To develop science-based approaches for restoring the nation's degraded waterways, there is a critical need to understand the underlying physical, biological, and chemical mechanisms that govern stream processes and their response to natural and human disturbances. The Outdoor StreamLab (OSL) is a premier research facility developed by SAFL and the National Center for Earth-surface Dynamics (NCED) at the University of Minnesota in the heart of downtown Minneapolis. OSL brings together river scientists, engineers, and managers to explore river flow and riparian zone ecology. View publications featuring OSL research.
Water and sediment flow into a basin where sediment is collected, measured and recirculated to the sediment feeder. Water flows back to the Mississippi River below St. Anthony Falls.
Sediment feed is controlled with a variable speed auger (current sediment size is approximately 0.7 mm)
Mississippi River water is fed into the stream year round.
Maximum flow: 2400 L/s
Riffles constructed out of cobble size rocks provide stable stream bed habitat for stream biota.
The OSL (20 m x 40 m) is a meandering stream flowing through a vegetated floodplain. Researchers use piezometers to monitor groundwater near the stream.
A computer controlled instrument carriage is used to collect measurements (bed topography, velocity, temperature, dissolved oxygen, etc.) in the OSL coordinate system.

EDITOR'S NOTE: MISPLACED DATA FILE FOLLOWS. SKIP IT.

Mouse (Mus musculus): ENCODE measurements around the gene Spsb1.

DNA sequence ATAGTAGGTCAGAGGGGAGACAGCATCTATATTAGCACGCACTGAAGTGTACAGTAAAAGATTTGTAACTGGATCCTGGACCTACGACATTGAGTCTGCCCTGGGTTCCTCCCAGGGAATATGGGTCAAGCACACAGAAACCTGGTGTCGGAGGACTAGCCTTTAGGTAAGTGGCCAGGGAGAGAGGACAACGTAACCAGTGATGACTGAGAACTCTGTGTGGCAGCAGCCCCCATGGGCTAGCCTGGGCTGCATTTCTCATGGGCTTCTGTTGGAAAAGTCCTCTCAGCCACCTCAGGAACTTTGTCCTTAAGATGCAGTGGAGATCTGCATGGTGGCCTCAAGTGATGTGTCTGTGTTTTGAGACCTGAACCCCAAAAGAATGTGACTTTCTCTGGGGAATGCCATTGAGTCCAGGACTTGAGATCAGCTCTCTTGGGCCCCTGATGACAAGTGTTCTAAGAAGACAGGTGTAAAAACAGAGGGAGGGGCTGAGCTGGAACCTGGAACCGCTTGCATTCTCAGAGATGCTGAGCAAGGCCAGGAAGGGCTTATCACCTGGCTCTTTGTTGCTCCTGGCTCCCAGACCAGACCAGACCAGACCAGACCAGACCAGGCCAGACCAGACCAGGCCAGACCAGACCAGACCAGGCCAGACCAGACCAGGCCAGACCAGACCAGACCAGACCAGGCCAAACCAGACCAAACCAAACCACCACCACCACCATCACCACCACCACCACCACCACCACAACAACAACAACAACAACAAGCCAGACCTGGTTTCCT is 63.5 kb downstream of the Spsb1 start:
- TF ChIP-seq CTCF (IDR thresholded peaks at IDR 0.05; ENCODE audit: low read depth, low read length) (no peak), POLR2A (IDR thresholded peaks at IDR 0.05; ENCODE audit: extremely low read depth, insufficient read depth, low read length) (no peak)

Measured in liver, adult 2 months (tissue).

A public park with signage overlooks the research area.
Additional outdoor research space (120 m x 11 m) for vegetation studies, algae growth ponds, etc.
The OSL basin is designed to be adaptable to different stream configurations.
- Average Width: 2.7m
- Average Depth: 0.3m
- Average Bed Slope: 0.007
- Median Stream Bed Grain Size: 0.7mm
- Sinuosity: 1.3
The Outdoor StreamLab is uniquely equipped to:
- Quantify physical, chemical, and biological processes from microscopic to reach scales with high-resolution laboratory-quality measurements
- Conduct hydrological and ecological field-scale experiments under controlled conditions
- Impose and repeat steady and unsteady inlet hydrographs, including overbank floods
- Provide verification for advanced computational models
- Host highly visible formal and informal education
- Using flume experiments to monitor the response of native freshwater mussels to changing river conditions
We welcome projects that make use of our unique stream research facility. Please contact the OSL Research Manager Jessica Kozarek (firstname.lastname@example.org or 612-624-4679) for more information.